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March 25, 1998

BRCA1 Testing—Advances and Retreats

Author Affiliations

From the Departments of Laboratory Medicine and Pathology and Oncology, Mayo Clinic and Foundation, Rochester, Minn.

JAMA. 1998;279(12):955-957. doi:10.1001/jama.279.12.955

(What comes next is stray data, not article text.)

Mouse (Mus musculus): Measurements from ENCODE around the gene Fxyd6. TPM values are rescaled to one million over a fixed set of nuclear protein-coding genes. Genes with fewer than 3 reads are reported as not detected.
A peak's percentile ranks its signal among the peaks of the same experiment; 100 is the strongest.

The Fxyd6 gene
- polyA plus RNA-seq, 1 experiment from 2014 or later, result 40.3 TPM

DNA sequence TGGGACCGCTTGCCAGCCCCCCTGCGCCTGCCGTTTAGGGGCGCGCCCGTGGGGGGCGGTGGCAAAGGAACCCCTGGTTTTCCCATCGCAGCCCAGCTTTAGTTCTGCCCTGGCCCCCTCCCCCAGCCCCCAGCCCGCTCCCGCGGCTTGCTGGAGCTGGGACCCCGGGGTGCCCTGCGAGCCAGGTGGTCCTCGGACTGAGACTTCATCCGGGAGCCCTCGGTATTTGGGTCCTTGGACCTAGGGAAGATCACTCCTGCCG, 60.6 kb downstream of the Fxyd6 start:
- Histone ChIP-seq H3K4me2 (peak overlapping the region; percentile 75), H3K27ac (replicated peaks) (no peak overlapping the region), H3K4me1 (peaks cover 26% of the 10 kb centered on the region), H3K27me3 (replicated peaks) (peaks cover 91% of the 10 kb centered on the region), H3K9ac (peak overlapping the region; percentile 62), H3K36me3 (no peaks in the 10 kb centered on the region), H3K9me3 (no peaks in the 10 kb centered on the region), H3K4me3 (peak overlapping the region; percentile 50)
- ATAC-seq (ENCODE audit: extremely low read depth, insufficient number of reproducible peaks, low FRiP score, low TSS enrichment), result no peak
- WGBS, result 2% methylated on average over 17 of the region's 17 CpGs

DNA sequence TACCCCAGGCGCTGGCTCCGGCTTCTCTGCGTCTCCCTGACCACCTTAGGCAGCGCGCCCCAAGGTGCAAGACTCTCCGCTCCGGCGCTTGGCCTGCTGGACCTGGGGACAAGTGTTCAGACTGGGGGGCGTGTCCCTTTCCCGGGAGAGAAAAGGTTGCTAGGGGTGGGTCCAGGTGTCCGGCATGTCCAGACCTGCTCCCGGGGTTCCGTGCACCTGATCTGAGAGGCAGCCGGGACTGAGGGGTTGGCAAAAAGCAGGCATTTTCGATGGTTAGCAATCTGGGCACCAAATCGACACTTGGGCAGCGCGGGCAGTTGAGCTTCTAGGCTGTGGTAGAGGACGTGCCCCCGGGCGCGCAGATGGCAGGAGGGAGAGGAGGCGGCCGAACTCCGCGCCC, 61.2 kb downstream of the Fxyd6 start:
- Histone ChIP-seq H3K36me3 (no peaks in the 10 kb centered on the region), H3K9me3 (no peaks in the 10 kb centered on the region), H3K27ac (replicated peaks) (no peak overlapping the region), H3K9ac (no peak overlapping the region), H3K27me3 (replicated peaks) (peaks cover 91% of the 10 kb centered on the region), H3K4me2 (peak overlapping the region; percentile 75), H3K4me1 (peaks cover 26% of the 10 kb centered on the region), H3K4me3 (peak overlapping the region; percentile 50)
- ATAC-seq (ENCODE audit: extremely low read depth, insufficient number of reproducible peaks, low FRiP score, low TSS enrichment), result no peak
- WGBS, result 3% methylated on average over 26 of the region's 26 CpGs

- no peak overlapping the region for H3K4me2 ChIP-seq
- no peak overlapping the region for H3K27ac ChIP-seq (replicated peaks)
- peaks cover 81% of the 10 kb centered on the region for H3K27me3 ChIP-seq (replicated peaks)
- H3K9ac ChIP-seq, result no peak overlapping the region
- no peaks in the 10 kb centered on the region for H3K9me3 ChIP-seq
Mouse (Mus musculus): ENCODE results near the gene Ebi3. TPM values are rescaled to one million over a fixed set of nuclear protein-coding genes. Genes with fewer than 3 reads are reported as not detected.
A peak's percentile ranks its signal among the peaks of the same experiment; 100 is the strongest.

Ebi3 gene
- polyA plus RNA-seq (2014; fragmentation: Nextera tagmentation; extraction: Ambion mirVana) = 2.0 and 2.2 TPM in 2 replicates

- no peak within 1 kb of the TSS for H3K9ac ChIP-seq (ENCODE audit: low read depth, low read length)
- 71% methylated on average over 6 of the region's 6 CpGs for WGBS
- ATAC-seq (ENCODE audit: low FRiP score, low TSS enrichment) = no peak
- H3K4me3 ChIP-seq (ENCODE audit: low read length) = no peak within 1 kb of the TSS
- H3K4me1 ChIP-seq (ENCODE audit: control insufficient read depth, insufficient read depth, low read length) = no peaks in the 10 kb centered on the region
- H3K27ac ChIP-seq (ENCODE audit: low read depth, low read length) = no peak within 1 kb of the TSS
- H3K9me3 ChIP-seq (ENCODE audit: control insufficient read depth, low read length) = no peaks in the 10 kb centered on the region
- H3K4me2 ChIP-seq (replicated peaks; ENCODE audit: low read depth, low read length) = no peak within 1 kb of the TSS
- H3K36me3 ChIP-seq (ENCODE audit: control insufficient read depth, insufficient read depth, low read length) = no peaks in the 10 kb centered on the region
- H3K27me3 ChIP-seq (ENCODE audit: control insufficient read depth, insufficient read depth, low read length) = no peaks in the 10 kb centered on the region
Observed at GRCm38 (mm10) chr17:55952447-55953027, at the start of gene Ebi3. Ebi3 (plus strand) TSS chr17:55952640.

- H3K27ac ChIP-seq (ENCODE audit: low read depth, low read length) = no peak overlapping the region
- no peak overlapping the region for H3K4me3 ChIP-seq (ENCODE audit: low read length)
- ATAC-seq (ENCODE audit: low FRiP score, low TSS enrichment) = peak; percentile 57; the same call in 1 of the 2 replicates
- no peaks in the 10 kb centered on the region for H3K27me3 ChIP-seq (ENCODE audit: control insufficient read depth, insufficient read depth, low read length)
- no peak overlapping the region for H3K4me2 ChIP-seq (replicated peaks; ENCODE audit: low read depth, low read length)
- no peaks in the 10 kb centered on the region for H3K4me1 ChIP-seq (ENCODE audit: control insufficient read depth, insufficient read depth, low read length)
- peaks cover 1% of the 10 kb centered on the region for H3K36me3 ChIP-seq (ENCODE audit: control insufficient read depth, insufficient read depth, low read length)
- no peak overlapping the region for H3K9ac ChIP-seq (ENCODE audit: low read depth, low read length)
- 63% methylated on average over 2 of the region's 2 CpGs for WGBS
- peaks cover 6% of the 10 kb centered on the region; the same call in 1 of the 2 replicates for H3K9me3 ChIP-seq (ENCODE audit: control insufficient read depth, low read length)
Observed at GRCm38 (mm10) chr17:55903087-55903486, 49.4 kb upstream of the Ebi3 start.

Since the original localization1 and cloning2 of BRCA1, a key question has been: What proportion of the overall burden of breast cancer is attributable to mutations in this susceptibility gene? Previous studies have focused on 4 categories of individuals: members of high-risk families (those with apparent single-gene, autosomal dominant transmission of susceptibility to breast and/or ovarian cancer); genetically distinctive populations such as persons of Ashkenazi extraction; women with early-onset breast cancer; and women seen in high-risk breast cancer clinics (from moderate- and high-risk families). Findings from select published reports in these groups and highlights of findings of 2 articles in this issue of JAMA are summarized in Table 1.318

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